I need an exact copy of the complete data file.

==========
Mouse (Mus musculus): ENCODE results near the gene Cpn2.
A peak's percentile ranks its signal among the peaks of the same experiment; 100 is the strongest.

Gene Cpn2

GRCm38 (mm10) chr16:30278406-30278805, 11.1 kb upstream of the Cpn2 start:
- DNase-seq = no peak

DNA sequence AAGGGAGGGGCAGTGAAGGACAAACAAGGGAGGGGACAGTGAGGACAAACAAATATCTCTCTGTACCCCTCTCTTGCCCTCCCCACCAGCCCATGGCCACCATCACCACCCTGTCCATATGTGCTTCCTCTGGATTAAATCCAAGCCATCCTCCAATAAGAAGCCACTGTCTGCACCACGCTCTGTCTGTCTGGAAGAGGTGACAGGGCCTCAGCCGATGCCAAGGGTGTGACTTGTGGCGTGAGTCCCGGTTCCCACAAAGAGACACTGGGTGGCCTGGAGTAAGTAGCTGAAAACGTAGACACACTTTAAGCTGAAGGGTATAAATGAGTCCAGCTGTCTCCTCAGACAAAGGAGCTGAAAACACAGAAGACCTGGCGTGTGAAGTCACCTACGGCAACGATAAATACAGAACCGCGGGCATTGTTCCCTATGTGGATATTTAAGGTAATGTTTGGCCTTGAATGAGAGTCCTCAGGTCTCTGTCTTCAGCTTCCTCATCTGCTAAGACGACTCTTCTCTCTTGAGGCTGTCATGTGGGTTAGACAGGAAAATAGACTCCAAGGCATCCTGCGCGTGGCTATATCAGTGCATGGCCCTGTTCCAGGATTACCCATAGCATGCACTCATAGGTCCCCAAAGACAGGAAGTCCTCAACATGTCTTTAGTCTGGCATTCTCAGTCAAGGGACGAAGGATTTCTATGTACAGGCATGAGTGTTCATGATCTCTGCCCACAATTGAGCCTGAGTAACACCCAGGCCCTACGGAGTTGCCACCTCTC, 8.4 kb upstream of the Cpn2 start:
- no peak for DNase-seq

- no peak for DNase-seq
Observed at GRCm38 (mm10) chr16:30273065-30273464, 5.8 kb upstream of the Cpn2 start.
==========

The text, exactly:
Mouse (Mus musculus): ENCODE results near the gene Cpn2.
A peak's percentile ranks its signal among the peaks of the same experiment; 100 is the strongest.

Gene Cpn2

GRCm38 (mm10) chr16:30278406-30278805, 11.1 kb upstream of the Cpn2 start:
- DNase-seq = no peak

DNA sequence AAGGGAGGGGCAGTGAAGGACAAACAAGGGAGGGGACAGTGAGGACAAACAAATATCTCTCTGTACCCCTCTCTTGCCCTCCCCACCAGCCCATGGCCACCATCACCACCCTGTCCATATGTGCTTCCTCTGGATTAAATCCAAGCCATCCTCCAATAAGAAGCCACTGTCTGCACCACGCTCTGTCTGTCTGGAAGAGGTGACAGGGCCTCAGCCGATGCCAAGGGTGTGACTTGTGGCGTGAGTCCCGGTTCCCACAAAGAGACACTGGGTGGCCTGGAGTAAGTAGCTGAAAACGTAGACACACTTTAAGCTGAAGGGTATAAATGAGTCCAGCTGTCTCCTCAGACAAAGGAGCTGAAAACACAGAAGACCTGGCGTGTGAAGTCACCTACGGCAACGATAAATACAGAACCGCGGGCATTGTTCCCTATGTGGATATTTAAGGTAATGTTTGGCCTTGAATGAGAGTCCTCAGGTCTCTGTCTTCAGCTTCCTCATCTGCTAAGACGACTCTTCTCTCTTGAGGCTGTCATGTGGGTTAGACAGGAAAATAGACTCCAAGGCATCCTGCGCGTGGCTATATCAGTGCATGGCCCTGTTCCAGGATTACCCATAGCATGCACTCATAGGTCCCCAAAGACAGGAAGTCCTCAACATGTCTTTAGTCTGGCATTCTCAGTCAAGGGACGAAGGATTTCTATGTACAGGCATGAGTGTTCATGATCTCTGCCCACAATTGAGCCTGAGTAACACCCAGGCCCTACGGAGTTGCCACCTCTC, 8.4 kb upstream of the Cpn2 start:
- no peak for DNase-seq

- no peak for DNase-seq
Observed at GRCm38 (mm10) chr16:30273065-30273464, 5.8 kb upstream of the Cpn2 start.